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singularity6
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Joined: 26 Jun 2017
Posts: 958
Location: Michigan
Styles: Jidokwan Taekwondo and Hapkido, Yoshokai Aikido, ZNIR Iaido, Kendo

PostPosted: Tue Jul 18, 2017 1:45 pm    Post subject: Guns in Martial Arts Reply with quote

My wife participated in a tournament last year. For the weapons portion, someone from another school (from lower Michigan) whipped out an orange plastic thing shaped like an AR15 for his "weapons form." The kid was butthurt when a bunch of instructors said it wasn't appropriate for traditional martial arts. Keep in mind that most of the schools participating came from relatively conservative, gun-loving communities (It's probably safe to say that most households in rural Michigan and Michigan's Upper Peninsula have small arsenals.)

What are your thoughts on guns in martial arts?
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DWx
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PostPosted: Tue Jul 18, 2017 2:10 pm    Post subject: Reply with quote

I'll preface this by saying that I come from a country with tight gun-control laws (the UK).

I guess this depends on what type of tournament it was. Guns wouldn't be traditional but neither would someone spinning a bo and doing a 540 kick. What did the form look like?
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Lupin1
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PostPosted: Tue Jul 18, 2017 3:19 pm    Post subject: Reply with quote

Did it have a bayonet on it or something? I'm struggling to think what a kata with a rifle would look like. All I can think of is like military armed exhibition, which is not martial arts.

I don't think it's necessarily inappropriate. Remember the weapons we use now were original wielded to kill, not just to look pretty in a kata. I don't think using a gun to defend yourself is any more shocking or taboo than cutting into someone with a kama.

Depending on how the kata was approached, I honestly don't see a problem with it. I think the judges should have let him continue and then made the decision to disqualify him or not based on the martial arts qualities of his kata.

And I will say I may be a little more open to firearms than others on this forum. No one in my family ever owned a firearm when I was growing up and I didn't shoot a real one until I was in my 20s, but I'm now a gun owner myself and in a long term relationship with an NRA instructor who owns a small arsenal and carries daily. To me a firearm is a tool and I'm not shocked or afraid or disgusted by the sight of them. If a martial artist can apply that tool to martial arts and do it in a way that stays true to the origins of the art form, I'm all for it.

I'd also like to point out that an AR-15 is not an assault rifle. It's a normal rifle.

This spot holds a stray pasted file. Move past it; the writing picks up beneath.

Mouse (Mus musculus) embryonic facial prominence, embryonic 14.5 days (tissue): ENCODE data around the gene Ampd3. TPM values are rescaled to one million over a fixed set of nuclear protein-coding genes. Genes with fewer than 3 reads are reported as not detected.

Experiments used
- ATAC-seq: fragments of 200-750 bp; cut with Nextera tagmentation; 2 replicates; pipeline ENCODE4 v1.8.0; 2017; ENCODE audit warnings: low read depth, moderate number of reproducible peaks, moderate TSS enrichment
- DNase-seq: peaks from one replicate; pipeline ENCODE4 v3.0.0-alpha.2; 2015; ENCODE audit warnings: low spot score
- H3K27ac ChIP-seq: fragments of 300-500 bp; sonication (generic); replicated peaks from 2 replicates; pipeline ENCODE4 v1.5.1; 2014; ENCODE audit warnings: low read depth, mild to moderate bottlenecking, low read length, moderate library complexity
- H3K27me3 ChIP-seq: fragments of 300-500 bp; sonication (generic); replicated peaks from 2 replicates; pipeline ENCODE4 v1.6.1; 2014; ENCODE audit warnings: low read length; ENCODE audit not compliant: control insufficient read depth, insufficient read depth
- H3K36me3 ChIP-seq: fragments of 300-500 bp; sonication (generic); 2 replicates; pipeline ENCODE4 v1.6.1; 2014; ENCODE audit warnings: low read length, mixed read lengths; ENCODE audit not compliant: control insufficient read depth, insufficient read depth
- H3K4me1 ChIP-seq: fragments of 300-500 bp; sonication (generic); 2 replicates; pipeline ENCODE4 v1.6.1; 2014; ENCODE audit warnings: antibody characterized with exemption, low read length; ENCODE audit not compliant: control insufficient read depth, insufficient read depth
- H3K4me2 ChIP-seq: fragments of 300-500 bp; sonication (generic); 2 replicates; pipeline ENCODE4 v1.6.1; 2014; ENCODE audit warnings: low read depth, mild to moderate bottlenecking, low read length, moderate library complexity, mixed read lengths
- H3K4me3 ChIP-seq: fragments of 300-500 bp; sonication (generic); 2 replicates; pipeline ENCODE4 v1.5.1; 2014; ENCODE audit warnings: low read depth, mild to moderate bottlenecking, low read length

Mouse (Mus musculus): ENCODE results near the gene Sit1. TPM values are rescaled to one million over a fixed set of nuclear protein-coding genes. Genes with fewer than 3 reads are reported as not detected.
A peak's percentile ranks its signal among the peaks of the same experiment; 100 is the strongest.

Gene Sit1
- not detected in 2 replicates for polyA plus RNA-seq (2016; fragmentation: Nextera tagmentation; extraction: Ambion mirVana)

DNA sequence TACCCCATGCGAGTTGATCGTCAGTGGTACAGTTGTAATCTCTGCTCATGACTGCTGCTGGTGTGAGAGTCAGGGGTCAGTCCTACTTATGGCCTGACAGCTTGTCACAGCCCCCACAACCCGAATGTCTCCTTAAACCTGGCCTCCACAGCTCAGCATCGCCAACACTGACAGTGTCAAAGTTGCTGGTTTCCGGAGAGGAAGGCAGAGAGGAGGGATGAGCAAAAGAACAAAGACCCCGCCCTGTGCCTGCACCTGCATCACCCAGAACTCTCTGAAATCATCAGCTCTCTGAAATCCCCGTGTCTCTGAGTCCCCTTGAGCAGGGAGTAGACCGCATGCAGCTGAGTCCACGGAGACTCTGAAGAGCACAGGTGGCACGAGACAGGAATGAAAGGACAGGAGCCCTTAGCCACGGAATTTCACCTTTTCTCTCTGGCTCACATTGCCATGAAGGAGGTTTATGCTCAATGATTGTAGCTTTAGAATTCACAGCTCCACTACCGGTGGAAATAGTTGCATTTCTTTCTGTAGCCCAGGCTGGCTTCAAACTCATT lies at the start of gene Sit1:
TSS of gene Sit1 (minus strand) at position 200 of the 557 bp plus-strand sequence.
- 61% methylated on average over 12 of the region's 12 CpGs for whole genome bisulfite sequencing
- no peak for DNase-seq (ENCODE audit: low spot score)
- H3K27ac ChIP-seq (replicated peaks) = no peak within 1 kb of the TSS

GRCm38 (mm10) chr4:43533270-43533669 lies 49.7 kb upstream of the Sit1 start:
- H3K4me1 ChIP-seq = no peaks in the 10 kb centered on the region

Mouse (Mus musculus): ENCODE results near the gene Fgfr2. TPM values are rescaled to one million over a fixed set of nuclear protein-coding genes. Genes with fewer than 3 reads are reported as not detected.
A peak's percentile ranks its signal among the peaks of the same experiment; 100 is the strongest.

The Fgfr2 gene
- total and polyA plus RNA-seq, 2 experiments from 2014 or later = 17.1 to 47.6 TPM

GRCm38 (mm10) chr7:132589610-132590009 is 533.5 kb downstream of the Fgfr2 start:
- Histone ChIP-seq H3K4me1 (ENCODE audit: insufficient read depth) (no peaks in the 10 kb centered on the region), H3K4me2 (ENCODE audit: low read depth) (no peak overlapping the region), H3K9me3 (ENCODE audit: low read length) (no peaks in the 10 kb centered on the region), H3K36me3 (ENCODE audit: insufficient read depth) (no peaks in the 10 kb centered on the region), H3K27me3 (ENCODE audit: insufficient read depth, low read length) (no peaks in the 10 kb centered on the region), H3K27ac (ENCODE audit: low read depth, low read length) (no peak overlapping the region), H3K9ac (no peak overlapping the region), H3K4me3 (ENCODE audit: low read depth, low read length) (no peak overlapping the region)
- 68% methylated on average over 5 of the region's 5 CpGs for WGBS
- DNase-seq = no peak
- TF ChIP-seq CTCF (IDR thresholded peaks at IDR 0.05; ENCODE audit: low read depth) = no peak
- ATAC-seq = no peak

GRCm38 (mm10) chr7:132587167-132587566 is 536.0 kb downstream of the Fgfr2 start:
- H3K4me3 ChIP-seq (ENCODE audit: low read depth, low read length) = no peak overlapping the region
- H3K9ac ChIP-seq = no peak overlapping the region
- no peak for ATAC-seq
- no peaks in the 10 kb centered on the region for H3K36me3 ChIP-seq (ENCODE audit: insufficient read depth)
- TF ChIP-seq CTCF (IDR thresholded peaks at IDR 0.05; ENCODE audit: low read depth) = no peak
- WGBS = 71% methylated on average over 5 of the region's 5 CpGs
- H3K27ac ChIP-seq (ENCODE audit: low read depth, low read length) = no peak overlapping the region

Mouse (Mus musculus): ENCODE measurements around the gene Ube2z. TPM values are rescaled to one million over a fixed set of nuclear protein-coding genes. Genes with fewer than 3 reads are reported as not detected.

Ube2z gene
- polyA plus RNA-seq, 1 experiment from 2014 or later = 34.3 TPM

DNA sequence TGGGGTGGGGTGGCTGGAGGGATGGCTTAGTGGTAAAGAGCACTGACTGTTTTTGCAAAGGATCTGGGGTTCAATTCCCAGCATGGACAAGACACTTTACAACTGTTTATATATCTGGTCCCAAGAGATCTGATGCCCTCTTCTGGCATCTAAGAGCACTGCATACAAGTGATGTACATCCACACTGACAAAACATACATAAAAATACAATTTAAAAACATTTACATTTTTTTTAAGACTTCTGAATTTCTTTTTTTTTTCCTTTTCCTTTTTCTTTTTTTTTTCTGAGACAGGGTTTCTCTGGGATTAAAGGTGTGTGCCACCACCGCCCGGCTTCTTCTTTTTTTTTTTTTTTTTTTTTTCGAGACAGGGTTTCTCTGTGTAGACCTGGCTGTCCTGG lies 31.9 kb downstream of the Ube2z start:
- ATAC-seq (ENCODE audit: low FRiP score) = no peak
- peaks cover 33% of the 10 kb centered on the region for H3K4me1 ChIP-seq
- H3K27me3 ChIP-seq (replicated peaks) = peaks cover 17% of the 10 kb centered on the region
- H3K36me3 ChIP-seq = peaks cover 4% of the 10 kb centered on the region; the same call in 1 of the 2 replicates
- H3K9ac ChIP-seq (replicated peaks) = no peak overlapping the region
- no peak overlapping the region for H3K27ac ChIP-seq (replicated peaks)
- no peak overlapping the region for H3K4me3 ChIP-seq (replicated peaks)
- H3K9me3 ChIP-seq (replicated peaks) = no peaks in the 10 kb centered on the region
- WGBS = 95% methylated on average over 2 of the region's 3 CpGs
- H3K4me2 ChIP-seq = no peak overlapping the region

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singularity6
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Joined: 26 Jun 2017
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Location: Michigan
Styles: Jidokwan Taekwondo and Hapkido, Yoshokai Aikido, ZNIR Iaido, Kendo

PostPosted: Tue Jul 18, 2017 3:44 pm    Post subject: Reply with quote

Lupin1 wrote:
Did it have a bayonet on it or something? I'm struggling to think what a kata with a rifle would look like. All I can think of is like military armed exhibition, which is not martial arts.

I don't think it's necessarily inappropriate. Remember the weapons we use now were original wielded to kill, not just to look pretty in a kata. I don't think using a gun to defend yourself is any more shocking or taboo than cutting into someone with a kama.

Depending on how the kata was approached, I honestly don't see a problem with it. I think the judges should have let him continue and then made the decision to disqualify him or not based on the martial arts qualities of his kata.

And I will say I may be a little more open to firearms than others on this forum. No one in my family ever owned a firearm when I was growing up and I didn't shoot a real one until I was in my 20s, but I'm now a gun owner myself and in a long term relationship with an NRA instructor who owns a small arsenal and carries daily. To me a firearm is a tool and I'm not shocked or afraid or disgusted by the sight of them. If a martial artist can apply that tool to martial arts and do it in a way that stays true to the origins of the art form, I'm all for it.

I'd also like to point out that an AR-15 is not an assault rifle. It's a normal rifle.


I do not recall anything regarding a bayonet. I saw him practicing earlier that day (over a year ago) and the form looked like a lot of shooting "spray and pray"style.
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Tempest
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Styles: Judo, HEMA

PostPosted: Tue Jul 18, 2017 4:07 pm    Post subject: Reply with quote

For an example of something I think is a bit more impressive...
https://www.youtube.com/watch?v=hyJ4tmTPbWU